• As usually occurs in adaptations to accommodate a different medium, changes were made in characters and plot. Several characters who appear in the books were dropped from the TV miniseries because of the constraints of time and budget. The Luckett family is reduced to four daughters; Wyitt, Sayward’s brother, is omitted.
  • In the miniseries, the father Worth Luckett returns after the search for the youngest daughter Sulie, and does not leave until both daughters Sayward and Genny are married. In the book, Worth abandons the family right after Sulie disappears. In both versions, Worth eventually returns to visit years later.
  • In the book, Worth before his death tells his surviving daughters that he found their sister Sulie living with a Lenape (Delaware Indian) man; she was fully assimilated to the tribe. In the miniseries, Sulie conveniently disappears altogether; Worth survives to see Sayward and her family move into their new town mansion.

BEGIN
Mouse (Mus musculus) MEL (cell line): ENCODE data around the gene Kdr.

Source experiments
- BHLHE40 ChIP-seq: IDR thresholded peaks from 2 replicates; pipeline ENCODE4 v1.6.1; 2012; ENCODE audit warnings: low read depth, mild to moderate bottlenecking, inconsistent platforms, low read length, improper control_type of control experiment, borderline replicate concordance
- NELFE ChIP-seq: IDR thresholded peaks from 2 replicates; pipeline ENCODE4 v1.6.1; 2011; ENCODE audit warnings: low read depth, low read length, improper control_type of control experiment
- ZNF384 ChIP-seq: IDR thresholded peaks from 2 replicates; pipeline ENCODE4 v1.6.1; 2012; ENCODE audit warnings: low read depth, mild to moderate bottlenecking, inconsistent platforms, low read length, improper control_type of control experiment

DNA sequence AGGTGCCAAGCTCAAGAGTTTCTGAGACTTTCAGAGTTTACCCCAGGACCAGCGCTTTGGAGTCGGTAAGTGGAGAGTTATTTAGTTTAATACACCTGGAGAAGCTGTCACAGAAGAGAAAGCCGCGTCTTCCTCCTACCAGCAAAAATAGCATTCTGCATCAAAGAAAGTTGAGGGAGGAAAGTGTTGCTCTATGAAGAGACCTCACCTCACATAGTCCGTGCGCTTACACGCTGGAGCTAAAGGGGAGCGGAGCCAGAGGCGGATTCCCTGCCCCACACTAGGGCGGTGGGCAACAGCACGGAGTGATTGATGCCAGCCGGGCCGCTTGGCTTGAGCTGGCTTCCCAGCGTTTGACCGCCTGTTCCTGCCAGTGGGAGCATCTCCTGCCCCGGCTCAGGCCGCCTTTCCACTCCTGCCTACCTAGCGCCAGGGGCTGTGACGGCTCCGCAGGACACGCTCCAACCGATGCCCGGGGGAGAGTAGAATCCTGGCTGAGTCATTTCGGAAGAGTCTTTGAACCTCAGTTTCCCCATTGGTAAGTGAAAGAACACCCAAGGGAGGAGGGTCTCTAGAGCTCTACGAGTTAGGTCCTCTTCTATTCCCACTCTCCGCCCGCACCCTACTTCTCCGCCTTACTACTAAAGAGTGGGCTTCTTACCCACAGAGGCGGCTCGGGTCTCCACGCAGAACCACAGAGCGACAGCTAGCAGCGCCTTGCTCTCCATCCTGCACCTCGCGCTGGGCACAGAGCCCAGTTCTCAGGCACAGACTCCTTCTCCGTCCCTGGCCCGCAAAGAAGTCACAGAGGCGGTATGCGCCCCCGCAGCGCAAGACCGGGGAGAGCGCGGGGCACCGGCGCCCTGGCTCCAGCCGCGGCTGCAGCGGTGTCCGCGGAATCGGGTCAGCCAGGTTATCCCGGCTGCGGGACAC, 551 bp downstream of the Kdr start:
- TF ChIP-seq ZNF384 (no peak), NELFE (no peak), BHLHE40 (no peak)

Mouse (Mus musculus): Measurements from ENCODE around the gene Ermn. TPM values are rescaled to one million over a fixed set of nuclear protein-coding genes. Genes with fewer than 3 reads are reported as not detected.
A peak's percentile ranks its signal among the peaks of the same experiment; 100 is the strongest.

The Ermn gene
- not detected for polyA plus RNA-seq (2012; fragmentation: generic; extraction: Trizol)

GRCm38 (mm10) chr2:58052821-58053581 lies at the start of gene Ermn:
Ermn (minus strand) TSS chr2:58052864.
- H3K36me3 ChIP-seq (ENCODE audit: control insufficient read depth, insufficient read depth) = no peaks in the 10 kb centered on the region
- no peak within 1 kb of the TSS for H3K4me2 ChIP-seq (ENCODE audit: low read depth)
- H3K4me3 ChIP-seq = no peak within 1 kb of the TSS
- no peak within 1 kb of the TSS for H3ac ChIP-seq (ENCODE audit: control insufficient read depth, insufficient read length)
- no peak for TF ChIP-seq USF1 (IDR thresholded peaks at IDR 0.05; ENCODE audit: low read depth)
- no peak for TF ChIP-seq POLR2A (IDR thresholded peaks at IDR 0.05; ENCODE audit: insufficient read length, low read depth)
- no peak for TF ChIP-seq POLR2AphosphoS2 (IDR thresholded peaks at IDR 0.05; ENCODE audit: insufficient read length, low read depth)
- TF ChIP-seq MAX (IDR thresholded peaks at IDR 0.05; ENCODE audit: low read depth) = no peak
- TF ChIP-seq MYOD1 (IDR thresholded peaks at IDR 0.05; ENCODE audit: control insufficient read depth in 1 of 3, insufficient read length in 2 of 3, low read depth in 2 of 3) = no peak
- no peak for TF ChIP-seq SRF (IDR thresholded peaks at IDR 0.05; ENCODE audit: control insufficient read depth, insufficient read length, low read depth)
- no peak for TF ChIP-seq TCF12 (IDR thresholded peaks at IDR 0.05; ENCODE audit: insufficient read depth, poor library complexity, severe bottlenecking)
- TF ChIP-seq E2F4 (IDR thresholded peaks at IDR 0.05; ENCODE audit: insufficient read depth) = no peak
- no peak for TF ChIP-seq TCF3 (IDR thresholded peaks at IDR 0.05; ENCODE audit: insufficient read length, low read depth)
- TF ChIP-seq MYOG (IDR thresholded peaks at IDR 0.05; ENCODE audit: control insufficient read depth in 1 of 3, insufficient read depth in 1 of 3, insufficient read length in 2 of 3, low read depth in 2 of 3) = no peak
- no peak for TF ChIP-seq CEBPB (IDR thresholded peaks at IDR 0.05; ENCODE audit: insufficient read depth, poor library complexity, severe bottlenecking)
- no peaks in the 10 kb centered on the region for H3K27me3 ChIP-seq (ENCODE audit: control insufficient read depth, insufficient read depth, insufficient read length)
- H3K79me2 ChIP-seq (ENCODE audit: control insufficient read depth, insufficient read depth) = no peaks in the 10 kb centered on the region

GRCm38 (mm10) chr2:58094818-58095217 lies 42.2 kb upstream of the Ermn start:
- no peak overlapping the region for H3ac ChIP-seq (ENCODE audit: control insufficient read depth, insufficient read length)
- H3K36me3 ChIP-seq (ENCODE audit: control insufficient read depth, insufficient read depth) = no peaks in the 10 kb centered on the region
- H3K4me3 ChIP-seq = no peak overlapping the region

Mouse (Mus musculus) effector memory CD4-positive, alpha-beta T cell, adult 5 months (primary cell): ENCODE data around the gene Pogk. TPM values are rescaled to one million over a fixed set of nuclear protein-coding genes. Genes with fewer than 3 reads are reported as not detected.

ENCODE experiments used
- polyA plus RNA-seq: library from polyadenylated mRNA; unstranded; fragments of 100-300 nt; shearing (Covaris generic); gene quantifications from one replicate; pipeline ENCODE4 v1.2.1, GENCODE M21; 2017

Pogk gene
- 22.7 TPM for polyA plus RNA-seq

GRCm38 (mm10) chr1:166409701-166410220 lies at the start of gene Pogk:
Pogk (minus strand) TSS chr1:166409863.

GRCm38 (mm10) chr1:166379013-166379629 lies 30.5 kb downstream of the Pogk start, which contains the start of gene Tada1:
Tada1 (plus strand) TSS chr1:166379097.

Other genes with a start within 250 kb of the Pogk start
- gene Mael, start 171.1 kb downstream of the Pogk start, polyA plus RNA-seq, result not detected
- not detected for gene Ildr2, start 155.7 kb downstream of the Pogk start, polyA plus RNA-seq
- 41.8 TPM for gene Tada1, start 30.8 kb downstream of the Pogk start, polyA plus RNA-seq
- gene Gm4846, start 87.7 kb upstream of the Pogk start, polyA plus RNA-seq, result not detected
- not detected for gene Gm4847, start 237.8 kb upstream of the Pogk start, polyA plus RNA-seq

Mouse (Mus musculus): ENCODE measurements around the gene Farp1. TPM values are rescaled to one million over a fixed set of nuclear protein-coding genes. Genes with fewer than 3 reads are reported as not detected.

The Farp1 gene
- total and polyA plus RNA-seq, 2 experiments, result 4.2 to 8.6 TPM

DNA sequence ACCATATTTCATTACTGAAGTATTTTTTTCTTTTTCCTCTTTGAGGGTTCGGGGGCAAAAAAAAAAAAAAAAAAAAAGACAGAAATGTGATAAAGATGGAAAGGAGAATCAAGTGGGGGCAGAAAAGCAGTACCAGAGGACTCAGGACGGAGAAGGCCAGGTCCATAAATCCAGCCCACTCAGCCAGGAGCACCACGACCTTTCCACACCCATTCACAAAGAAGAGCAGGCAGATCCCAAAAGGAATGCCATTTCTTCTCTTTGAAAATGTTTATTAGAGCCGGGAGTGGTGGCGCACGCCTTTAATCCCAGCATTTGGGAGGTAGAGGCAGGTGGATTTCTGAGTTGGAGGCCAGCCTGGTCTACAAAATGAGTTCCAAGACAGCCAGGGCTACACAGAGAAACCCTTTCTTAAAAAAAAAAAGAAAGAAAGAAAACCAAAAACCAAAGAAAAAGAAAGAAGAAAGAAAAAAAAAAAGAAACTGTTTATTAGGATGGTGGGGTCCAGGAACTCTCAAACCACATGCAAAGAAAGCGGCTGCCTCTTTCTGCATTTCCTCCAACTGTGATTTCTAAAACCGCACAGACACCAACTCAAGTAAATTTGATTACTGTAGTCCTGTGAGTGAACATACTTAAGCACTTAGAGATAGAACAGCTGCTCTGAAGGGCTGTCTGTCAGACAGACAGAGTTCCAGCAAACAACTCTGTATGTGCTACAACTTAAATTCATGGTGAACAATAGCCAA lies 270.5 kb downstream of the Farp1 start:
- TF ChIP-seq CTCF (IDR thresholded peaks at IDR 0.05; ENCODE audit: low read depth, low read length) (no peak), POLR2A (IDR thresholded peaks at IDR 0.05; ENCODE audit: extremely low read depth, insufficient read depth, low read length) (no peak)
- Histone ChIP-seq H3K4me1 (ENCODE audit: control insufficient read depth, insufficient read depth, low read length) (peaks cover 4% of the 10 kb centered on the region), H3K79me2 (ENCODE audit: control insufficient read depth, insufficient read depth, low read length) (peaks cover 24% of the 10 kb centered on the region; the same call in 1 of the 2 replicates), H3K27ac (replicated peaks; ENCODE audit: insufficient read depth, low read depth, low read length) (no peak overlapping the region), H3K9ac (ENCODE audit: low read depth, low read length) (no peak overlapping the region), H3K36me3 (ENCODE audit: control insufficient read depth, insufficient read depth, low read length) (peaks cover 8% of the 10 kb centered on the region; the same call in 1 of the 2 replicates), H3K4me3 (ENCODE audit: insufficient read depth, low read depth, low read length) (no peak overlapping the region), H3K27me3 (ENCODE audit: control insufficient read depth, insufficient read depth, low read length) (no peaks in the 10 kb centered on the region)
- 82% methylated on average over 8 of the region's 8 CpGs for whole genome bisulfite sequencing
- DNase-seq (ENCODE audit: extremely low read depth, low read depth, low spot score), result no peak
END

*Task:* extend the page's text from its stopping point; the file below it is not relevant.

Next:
• In the miniseries, Sayward’s husband Portius Wheeler says that he left Massachusetts and cut ties with his family because he was ashamed that his father had gained his wealth through secretly dealing in African slaves. In the book trilogy, Portius never reveals his past, and Sayward does not ask him about it.
  • In the miniseries, Sayward cuts off conjugal relations with Portius because she is supposedly having obstetrical problems. She refuses his offer to go to a doctor. In the book, Sayward simply tells Portius she does not want any more children - ending sex is the only reliable form of birth control available to them.